Q. My 22-month-old daughter has started to become unsettled at night. She has never been a good sleeper but we thought we were getting out of the woods until a few months ago when she developed a chest infection. As expected, she would wake a lot during those nights and the only thing that would comfort her was to give her a bottle and take her into our bed. Now she is fully recovered but she continues to wake several times a night and demands a bottle. Because she is in a little bed, she can get out and come into our room. If we try to divert her or don’t give her a bottle, she starts screaming so it is easier just to give in as I can’t have her waking the other children. Her bedtime routine is okay and she still has a nap during the day though on both occasions she asks for a bottle to get her to sleep. What can I do to break this habit? I work full-time and am completely worn out. Her child minder has noticed that she is taking longer naps during the day so this is another sign of her being unsettled.
A. I think your question will resonate with many parents who have found their sleep disrupted this winter. Illness, teething, developmental changes can all re-disrupt an established sleeping routine for toddlers and young children. This is especially the case for children who might have had a history of poor sleeping at night and just as you think you are making progress you can experience a setback in the form of a cold, chest infection or a cough. A sick child needs their parents to comfort them and this invariably leads to a series of disrupted nights during the height of the illness.
Unfortunately, as you have discovered, the extra comfort you provided during the illness can create a new habit and your child can continue to seek you in the night even after they have recovered from the illness. In a normal night’s sleep cycle, even when children are not ill, they still tend to wake up briefly or go through periods of light sleep. If you are lucky they can self-soothe and get themselves back to sleep. However, it seems that your daughter now uses the bottle to soothe herself and get herself back to sleep and given that this depends on you getting up to get it, your own sleep is disrupted as well.
Re-starting sleep training
Re-establishing a better night routine usually involves going back to basics and restarting sleep training with your daughter. How did you get her into a good sleep routine previously? What worked before and how can you start again? The key is to reintroduce sleep associations and self-soothing strategies such as cuddling a soft toy, using a soother or rolling into a comfortable position, that your daughter can learn to do herself and can replace the use of the bottle and coming into your bed. You may allow her to have a drink of water from a “non-spill” beaker that she can access herself at the top of the bed.
Change the habit during the day, not at night
It is difficult to break a bottle-feeding habit during the night when you and your daughter are tired and when a tantrum is liable to wake the household. Generally, the better place to start is when you put her to bed at night and during her daytime nap routine. During these times, remove drinking a bottle as an option for her and instead start a new relaxing sleep routine that exposes her to different sleep associations. If she gets upset or distressed without the bottle, gently soothe her, encourage her back into her bed and redirect her to other comforts, repeating the same key phrases in a gentle tone such as “sleepy time now . . . into your comfy bed”. It can take a bit of patience to help her get back into her old routine, but gentle persistence usually pays off.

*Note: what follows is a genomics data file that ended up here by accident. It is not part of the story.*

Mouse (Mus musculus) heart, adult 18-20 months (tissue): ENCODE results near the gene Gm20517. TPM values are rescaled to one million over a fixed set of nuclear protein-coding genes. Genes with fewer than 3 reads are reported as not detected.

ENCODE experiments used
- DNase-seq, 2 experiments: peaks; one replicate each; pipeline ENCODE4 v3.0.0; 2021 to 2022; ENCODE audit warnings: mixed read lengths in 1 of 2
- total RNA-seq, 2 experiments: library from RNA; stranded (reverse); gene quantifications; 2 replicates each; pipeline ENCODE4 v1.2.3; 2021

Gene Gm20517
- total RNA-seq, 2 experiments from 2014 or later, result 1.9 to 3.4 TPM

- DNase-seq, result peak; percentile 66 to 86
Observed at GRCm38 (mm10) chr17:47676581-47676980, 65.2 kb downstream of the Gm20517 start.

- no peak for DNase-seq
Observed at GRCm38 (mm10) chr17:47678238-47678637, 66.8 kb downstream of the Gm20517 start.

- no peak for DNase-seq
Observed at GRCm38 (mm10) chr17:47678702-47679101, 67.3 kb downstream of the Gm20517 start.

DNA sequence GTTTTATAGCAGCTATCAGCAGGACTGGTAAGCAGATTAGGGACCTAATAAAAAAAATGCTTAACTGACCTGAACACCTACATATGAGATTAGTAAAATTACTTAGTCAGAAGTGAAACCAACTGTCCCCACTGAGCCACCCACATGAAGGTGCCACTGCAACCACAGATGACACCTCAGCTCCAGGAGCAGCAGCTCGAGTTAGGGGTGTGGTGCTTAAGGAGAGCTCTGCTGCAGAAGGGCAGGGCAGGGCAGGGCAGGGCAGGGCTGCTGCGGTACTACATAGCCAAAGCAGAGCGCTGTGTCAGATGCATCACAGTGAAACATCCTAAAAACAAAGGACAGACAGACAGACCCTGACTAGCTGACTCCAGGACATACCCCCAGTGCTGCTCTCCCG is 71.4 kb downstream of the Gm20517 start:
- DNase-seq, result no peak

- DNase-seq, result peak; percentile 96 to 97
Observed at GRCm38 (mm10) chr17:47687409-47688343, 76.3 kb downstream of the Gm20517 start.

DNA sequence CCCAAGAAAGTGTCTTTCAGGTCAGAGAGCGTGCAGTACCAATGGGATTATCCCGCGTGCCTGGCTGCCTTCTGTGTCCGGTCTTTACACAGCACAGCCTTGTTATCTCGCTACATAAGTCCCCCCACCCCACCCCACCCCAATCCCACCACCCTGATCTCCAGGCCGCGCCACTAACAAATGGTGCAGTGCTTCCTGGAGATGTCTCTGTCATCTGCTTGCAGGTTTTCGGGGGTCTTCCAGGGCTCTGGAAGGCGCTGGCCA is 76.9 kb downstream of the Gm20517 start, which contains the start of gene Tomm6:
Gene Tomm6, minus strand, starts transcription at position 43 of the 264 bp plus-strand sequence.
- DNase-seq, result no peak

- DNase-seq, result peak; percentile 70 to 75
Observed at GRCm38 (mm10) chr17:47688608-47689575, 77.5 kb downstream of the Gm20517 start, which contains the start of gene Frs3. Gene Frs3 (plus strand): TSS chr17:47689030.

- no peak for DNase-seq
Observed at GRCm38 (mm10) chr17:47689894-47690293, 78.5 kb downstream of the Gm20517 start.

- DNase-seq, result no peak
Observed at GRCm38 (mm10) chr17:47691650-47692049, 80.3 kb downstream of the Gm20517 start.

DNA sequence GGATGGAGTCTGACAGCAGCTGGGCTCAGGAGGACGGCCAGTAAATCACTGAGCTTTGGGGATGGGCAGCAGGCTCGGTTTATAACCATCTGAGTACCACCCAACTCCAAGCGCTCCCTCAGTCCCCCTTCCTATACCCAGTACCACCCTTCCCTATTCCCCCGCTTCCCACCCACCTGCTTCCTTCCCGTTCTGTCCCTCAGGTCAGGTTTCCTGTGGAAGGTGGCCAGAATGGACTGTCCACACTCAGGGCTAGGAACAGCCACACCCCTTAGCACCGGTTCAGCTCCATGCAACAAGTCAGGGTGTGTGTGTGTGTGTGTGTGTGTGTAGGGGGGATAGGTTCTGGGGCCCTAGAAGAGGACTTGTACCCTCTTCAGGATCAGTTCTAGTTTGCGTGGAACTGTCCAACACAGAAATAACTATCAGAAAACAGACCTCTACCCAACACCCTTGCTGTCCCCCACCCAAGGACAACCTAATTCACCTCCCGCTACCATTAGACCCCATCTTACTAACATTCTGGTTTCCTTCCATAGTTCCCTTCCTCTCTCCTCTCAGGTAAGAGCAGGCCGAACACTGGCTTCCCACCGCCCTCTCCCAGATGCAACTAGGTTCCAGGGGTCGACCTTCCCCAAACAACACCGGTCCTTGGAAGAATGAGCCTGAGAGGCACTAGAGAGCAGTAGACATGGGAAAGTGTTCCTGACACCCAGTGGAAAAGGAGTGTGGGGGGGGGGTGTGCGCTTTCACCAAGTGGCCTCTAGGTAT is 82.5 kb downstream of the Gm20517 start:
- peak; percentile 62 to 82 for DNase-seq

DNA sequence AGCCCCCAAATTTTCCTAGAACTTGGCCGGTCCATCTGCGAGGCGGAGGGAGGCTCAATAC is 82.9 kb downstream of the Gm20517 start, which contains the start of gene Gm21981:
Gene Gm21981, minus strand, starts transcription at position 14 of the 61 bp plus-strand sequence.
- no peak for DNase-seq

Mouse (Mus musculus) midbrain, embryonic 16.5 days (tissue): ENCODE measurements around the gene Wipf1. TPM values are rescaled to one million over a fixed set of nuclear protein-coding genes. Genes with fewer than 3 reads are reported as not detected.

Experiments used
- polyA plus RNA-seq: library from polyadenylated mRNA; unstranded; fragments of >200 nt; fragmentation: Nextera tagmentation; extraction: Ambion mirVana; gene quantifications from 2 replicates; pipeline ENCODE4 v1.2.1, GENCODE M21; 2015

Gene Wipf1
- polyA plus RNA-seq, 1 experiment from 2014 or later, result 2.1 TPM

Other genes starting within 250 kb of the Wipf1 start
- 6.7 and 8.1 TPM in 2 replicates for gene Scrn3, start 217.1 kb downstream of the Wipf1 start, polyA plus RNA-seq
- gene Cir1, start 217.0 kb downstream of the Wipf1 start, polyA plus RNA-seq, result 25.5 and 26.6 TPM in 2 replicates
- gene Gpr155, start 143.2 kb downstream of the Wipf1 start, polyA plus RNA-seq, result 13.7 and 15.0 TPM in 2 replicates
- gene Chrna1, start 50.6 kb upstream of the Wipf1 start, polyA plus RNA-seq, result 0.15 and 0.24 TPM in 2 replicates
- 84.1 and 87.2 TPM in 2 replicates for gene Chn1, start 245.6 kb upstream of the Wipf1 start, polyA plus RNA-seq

Ensure she is well fed during the day
When some young children are sick they go off their food and they rely more on the bottle at night for nutrition as well as comfort. If this is the case, make sure she is well fed at other times during the day. Offer her the bottle when she is up in the morning or at other times during the day. Some parents give their children a last bottle on the sofa while reading a story so its association with the bedroom and falling asleep is removed.
During daytime naps, try to replicate the same routine as much as possible when she is put down to sleep – ideally using the same language and the same associations. In busy households this may not be possible, but at least agree with the child minder that your daughter will not get a bottle at sleep time and that you will aim for early time-limited naps in the morning rather than in the afternoon in order to reduce the disruption to night time.
She may continue to wake at night for a period and it is important to think through a plan as to how you will respond to this. You could opt to bring her back to her room when she wakes up and go through similar bedtime routine steps as you tuck her back in (rolling her into a comfortable position, giving her a teddy or allowing her a short drink of water), using the same gentle tone and language.
Alternatively, you could opt to make a temporary exception in the middle of the night allowing her to come into your room (if this is the least disruptive to everyone) while continuing to work on establishing a relaxed bedtime routine. Once the bedtime and daytime nap routines are established, night time waking generally fades of its own accord.
Dr. John Sharry, Irish Times Newspaper. John writes in the Irish Times Newspaper every Tuesday.